A questionable invitation

So if you’re planning a visit out our way next year around this time – and what could be more delightful than the Southern Rockies in September and October? – take a moment to look into the local studio tours and make some time for a day trip. I think you’ll discover then, for yourself, why the arts and New Mexico are so firmly joined.

Looking toward Galisteo from the house of the chocolate artist

Joe’s Blog: A Santa Fe 4th of July

Joe’s Blog: A Santa Fe 4th of July

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*Unfortunately due to ongoing concerns over COVID 19 Santa Fe has cancelled all 4th of July Festivities*

Many flags have flown over Santa Fe from long before the first celebration of the 4th of July. New Mexico would not become any legal part of the United States until 1848 following the Mexican-American War. So the first 4th of July celebration was most likely observed when New Mexico entered the Union as a Territory (no elected representation in Washington), which she remained until gaining Statehood in 1912. Prior to this, there was a rich tradition of religious and civic festivals such as the Santa Fe Fiesta and the various Catholic saint days that made up an important part of colonial life.

In the United States, the original 13 colonies created most of the national celebrations, while religious observances handled the others. While the Congress passed a Resolution of Independence from England on July 2, 1776, it was not until 2 days later that the founding fathers signed the Declaration of Independence – on July 4th. In the following year in Rhode Island, the 4th was saluted with the firing of 13 guns representing the 13 original colonies.

This most certainly was the beginning of a tradition of firework displays in all communities and backyards throughout the nation.

But remember, while the firing of the 13 cannons mark this day, any conscientious citizen owes it to himself and nation to contemplate the meaning of this day of independence and what it represents. We embraced the spirit of the Enlightenment and freed ourselves from the chains of monarchy and foreign rule, embarking upon the most unique voyage of religious, political and civic freedoms the world has seen.

Happy 4th of July!

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The Galisteo Studio Tour

The Galisteo Studio Tour One of the great joys of the autumn season in Northern New Mexico is the annual round of village studio tours. Artists open their homes and studios to wandering aficionados of the arts in many of the picturesque small towns around Santa Fe...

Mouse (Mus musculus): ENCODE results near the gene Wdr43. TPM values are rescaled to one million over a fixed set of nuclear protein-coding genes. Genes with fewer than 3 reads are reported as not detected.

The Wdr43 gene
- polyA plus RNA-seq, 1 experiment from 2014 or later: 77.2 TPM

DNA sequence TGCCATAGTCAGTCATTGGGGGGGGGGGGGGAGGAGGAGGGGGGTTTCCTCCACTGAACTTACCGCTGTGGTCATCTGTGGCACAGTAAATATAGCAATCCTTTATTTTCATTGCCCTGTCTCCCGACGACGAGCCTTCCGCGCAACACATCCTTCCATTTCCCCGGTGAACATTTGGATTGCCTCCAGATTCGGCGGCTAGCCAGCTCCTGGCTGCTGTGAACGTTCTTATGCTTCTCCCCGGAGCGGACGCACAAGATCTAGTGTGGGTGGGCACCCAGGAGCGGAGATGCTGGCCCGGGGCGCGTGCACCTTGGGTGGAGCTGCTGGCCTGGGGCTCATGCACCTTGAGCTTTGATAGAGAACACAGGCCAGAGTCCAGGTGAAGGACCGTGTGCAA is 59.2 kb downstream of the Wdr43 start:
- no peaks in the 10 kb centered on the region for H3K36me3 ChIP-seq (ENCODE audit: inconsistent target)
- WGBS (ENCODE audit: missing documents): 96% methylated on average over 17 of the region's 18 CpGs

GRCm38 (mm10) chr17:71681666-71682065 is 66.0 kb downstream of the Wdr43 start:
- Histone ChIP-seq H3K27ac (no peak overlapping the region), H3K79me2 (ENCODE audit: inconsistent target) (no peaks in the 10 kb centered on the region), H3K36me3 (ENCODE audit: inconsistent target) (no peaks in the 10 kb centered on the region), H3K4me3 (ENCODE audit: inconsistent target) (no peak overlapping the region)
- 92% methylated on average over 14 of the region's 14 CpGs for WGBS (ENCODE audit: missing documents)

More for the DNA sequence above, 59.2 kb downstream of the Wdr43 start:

read more
¡Olé!

¡Olé!

Here in the Southwest region of the United States, we are blessed with a favorable climate, with generous sunshine and a rich cultural tradition of food, music, and dance. Flamenco is an especially vibrant form of dance – originally a product of the Andaluz region of Spain and popular here in Santa Fe. Flamenco has been in existence since the 16th century, but remains fresh and contemporary. This expressive art form involves guitars, percussion, and wildly colorful costumes. The dancing and music are vibrant, and emotionally stirring, and draw their influences from multinational roots: Arabs, Roma, Jews, and Moors.

While it’s easy to be swept up in the pageantry and color of the music and the athleticism of the dancing, flamenco also includes a rich storytelling element. The singing is as powerful as the instrument accompaniment – while also bringing a wistful element.

Santa Fe boasts multiple options for first-quality flamenco performances. Two renowned flamenco companies perform during the summer in Santa Fe.

Juan Siddi Flamenco Company performs at the Maria Benitez Cabaret Theater at The Lodge in Santa Fe with special guests Nevarez and Jose Encinias www.arteflamencosociety.org.

Performance dates are Wednesdays – Sundays; July 13 – August 26, 2018

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Another fantastic summer of flamenco performances at the Benitez Cabaret is set to begin in July as we welcome the inaugural season of EmiArteFlamenco in special collaboration with the National Institute of Flamenco!

This thrilling and passionate season features La Emi with special guests Nevarez y Jose Encinias, acclaimed guitarist Chuscales, and singers Jose Fernandez and Vicente Griego.

flamenco-couple

Tickets cost $20-$50 and can be purchased now through The Lensic Box Office at TicketsSantaFe.org or 505.988.1234. Group discounts (5 tickets or more) are available. Tickets will also be available at the door after 6:30 p.m.; doors open at 7:15 p.m. with shows starting at 8 p.m.

A second option is the Antonio Granjero and Entre Flamenco Company, https://www.entreflamenco.com. Individual ticket prices for each company are modestly priced, and range from $25 to $55. Ole!

After the show, the Inn on the Alameda provides the ideal atmosphere for winding down and relaxing with a light meal or after dinner drink. The Agogo Lounge serves from 5-9:30 pm daily. Our Southwest-appointed rooms reflect the rich culture of the region, while providing upscale amenities and a private balcony or patio for each room or suite. Located just two blocks from the Santa Fe plaza, the Inn on the Alameda is steps away from the best that Santa Fe offers.